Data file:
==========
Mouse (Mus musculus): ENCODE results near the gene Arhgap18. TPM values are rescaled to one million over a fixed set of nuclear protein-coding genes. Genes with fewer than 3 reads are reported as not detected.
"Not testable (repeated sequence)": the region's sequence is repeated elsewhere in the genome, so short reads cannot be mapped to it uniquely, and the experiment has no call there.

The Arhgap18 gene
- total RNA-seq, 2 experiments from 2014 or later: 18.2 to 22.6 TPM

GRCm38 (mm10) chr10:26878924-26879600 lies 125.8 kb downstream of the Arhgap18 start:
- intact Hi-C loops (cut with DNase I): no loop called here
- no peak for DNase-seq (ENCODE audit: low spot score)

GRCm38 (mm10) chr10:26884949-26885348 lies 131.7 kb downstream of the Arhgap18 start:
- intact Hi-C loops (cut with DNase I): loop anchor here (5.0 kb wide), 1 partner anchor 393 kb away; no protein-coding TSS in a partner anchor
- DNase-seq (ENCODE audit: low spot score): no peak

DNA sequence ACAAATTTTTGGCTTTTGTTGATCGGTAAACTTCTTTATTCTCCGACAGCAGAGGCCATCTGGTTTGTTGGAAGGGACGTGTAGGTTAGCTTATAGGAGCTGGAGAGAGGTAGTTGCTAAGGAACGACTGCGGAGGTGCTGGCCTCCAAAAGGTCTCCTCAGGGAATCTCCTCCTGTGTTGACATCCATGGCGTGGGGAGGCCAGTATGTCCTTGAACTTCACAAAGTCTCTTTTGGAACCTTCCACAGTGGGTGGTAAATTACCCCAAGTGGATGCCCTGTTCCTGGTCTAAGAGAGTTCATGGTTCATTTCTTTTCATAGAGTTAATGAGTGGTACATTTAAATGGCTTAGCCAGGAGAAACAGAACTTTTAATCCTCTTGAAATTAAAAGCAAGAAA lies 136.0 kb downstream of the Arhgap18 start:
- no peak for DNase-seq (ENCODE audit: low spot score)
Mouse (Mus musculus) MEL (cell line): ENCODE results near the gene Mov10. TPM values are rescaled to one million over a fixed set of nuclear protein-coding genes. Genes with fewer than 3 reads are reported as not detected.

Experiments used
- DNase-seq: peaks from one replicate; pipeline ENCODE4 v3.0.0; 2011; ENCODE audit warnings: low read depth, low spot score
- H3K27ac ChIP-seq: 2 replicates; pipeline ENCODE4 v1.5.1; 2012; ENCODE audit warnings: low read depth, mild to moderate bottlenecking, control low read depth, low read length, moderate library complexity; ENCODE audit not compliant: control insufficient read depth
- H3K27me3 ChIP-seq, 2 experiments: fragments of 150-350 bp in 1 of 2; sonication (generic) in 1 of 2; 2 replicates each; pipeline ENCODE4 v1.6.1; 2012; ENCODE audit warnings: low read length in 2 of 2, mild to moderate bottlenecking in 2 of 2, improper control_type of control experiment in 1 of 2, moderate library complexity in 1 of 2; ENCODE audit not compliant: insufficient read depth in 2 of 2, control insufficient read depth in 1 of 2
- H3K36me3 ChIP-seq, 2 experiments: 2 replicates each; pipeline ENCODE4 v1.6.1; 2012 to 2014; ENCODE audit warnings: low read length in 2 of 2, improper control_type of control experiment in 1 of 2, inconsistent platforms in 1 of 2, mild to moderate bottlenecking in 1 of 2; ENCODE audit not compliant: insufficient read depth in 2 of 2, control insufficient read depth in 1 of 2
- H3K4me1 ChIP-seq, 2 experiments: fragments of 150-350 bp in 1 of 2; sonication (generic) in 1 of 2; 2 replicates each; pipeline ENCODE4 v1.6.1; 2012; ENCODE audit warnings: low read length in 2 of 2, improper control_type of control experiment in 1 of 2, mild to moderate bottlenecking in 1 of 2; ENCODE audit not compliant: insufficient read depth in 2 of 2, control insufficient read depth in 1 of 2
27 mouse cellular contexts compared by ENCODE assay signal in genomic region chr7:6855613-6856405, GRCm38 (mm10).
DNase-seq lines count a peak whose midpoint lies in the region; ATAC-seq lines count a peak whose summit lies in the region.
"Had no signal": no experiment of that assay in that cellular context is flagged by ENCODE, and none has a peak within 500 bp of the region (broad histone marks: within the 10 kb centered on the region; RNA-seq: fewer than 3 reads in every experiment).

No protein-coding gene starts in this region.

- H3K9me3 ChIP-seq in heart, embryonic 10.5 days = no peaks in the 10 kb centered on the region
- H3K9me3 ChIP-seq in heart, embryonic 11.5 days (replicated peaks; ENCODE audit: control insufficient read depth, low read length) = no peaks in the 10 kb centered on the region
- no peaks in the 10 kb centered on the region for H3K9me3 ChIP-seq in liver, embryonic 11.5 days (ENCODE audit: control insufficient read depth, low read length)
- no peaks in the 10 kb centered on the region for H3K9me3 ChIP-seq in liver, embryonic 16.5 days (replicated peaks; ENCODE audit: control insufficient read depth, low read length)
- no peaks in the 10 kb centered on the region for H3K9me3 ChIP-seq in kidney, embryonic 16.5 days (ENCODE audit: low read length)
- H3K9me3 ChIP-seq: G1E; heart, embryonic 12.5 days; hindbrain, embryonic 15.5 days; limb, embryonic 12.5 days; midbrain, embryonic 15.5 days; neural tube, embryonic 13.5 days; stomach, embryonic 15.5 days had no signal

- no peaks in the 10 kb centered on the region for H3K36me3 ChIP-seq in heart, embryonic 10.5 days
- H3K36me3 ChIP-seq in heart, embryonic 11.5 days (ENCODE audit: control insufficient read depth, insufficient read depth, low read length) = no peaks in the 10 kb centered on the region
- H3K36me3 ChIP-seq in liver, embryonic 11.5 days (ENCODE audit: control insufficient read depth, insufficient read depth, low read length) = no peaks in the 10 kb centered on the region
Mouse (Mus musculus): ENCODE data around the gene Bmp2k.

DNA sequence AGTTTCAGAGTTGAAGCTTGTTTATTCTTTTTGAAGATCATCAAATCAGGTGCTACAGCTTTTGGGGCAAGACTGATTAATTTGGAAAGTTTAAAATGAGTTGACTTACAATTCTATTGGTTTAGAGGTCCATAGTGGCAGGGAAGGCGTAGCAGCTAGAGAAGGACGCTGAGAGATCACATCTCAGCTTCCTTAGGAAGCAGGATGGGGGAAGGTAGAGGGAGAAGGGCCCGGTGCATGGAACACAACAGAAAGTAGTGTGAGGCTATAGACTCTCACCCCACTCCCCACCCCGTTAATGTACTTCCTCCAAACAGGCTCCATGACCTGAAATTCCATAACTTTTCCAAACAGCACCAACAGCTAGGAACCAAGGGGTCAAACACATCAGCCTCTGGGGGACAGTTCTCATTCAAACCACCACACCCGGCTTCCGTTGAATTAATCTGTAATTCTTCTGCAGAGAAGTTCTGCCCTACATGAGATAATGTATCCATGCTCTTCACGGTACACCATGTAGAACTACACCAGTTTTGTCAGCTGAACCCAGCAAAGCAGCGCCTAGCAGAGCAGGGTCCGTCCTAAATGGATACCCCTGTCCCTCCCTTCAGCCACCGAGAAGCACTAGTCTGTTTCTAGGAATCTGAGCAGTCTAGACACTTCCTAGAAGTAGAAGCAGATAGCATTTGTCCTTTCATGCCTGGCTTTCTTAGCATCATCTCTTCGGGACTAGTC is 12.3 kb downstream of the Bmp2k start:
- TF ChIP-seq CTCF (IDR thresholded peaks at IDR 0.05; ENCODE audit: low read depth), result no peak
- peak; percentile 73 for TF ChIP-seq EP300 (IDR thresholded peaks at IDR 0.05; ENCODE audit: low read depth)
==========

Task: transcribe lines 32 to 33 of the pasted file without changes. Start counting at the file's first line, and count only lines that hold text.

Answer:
- H3K36me3 ChIP-seq in liver, embryonic 11.5 days (ENCODE audit: control insufficient read depth, insufficient read depth, low read length) = no peaks in the 10 kb centered on the region
Mouse (Mus musculus): ENCODE data around the gene Bmp2k.